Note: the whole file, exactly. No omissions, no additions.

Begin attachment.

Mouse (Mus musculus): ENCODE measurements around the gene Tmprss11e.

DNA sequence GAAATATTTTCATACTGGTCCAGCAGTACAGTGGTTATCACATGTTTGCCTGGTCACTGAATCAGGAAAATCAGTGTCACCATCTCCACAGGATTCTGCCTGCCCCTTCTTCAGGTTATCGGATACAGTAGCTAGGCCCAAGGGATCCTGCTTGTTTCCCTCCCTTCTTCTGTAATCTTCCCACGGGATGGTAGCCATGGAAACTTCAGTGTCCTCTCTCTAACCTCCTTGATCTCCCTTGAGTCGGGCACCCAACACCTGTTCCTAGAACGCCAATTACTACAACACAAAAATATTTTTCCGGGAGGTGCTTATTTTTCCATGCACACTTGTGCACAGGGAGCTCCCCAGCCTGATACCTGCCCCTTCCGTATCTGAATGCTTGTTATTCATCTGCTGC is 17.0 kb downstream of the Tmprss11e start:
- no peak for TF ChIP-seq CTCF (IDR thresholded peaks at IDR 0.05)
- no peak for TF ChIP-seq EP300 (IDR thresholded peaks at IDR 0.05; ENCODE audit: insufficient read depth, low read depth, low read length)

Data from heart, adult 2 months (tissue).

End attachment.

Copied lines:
Mouse (Mus musculus): ENCODE measurements around the gene Tmprss11e.

DNA sequence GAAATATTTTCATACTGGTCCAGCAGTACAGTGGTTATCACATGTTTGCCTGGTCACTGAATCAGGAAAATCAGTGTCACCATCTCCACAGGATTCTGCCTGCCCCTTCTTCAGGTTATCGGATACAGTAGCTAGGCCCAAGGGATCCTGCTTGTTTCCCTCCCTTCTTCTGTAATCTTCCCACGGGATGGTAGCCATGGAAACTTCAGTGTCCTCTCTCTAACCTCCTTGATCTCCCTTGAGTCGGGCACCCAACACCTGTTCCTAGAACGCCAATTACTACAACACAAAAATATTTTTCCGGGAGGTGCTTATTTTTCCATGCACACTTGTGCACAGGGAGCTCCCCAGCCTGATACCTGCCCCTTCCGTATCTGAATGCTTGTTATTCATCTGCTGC is 17.0 kb downstream of the Tmprss11e start:
- no peak for TF ChIP-seq CTCF (IDR thresholded peaks at IDR 0.05)
- no peak for TF ChIP-seq EP300 (IDR thresholded peaks at IDR 0.05; ENCODE audit: insufficient read depth, low read depth, low read length)

Data from heart, adult 2 months (tissue).